Thursday, September 13, 2007

Tea Tasting in LA's Chinatown

Tea cups and tiny tea pots at a tasting in Chinatown Los AngelesTucked in-between the golden dragon archways on Broadway and Chinatown Metro Gold Line station with its green, yellow, and red curved roof is Far East Plaza. At the entrance to this plaza is Wing Hop Fung Ginseng and China Products Center. But don't let the name fool you. There's more to this place than aromatic herbs and beautiful hues of porcelain dishes and figurines (though it does have a good many to please). Pass by the first floor of ginseng and herbs behind glass countertops and the large selection of dark and light wine bottles lining the shelves. Then head up the escalator and next to the assortment of imported food goods in bright plastic packages (ranging from yellow rice crackers to sweet and salty plum candy), a tea fan might find a surprising treat... the top floor of Wing Hop Fung are large glass cylinders and glass countertops filled with tea leaves. Recently, I had a lovely tea tasting experience with fellow ExperienceLA blogger and ExperienceLA founder Curt Gibbs, when meeting with George Yu of the Los Angeles Chinatown Business Council and Bibiana Yung of the Community Redevelopment Agency of the City of Los Angeles.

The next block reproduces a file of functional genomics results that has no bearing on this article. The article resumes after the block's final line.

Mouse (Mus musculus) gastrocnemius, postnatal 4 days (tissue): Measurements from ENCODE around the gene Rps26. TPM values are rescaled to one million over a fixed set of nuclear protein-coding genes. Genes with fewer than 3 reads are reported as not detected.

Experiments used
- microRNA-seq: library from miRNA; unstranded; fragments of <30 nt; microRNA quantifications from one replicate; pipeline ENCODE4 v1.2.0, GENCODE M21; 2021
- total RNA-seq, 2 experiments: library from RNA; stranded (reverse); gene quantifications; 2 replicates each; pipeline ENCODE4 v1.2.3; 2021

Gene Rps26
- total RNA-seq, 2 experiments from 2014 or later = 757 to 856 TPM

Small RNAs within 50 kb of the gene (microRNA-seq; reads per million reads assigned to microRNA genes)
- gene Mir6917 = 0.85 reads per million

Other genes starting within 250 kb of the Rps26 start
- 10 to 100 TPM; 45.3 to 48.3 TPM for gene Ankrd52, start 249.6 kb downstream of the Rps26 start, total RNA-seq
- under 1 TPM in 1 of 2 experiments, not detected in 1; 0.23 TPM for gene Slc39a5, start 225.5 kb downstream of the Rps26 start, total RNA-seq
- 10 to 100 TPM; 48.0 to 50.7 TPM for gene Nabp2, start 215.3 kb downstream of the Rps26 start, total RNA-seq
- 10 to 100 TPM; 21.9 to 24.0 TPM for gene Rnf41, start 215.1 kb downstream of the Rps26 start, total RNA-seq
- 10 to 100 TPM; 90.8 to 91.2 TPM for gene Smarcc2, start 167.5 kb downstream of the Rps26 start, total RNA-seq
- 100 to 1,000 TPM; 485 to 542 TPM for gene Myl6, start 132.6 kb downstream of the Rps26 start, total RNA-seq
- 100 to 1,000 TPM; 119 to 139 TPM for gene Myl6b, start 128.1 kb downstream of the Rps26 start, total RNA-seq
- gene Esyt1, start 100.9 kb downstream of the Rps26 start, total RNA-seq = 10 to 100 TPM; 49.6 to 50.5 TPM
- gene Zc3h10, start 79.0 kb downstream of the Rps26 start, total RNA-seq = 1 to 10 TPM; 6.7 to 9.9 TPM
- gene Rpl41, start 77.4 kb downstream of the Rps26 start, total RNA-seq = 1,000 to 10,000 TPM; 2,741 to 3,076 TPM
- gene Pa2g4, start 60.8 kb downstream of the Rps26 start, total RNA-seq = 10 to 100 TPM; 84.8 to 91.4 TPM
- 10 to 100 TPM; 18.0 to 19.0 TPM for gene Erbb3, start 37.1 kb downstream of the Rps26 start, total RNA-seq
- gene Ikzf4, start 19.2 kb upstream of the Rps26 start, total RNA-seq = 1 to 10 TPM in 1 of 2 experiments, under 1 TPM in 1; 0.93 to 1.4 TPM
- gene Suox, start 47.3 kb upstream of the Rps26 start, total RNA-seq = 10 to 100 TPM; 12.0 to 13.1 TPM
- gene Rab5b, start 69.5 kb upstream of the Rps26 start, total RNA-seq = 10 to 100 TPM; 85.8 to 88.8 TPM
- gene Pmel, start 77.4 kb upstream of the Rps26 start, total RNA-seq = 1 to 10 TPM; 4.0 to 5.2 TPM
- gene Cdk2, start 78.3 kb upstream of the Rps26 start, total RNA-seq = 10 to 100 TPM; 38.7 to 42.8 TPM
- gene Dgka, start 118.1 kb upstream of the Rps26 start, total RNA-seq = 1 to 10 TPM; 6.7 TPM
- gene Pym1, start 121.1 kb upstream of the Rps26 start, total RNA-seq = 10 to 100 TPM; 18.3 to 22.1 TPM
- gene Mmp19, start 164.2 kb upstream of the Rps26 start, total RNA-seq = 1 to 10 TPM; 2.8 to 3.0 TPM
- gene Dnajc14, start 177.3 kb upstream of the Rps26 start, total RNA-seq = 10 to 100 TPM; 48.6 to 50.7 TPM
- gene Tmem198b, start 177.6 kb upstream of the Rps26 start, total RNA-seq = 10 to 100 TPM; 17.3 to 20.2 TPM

Curt Gibbs purchasing teaIn addition to letting us smell the intense and fresh aroma of tea leaves, the woman in this area of the store provided us with a sample of Fujian Fresh Flavor Oolong Tea, which retails for $68.99, and plum tea, cold and slightly sweet. One surprising aspect of the selection of teas is the price range, from expected prices one might find in a general store to a high-end selection worthy of Rodeo Drive. Curt purchased a sample of an extremely fragrant $150 tea aptly named "Lion Hill Supreme of Green Tea."

Rows of TeaSL732618.jpg
In addition to invigorating the sense of taste and smell, tea tasting at Wing Hop Fung is a truly visual experience. Tea can come in all shapes and sizes, more than just small leaves, they can be beautiful bulbs and round kernals. Most people are likely to visualize tea in its Lipton sachets of crushed leaves - sometimes the dark, dry mixture has hints of colors from other leaves and dried flowers, visible only through the gauze of a tea bag. But aside from pre-packaged paper boxes of this and loose leaf tin canisters of the standard fair of Jasmine, Oolong, and Green, few can likely attest to seeing tea unparceled, unready for just quick placement in a porcelain tea pot or mug of hot water.

If you want an experience to invigorate your senses, have a taste of tea at Wing Hop Fung in Chinatown.

-Charity Tran, ExperienceLA Web Coordinator

No comments: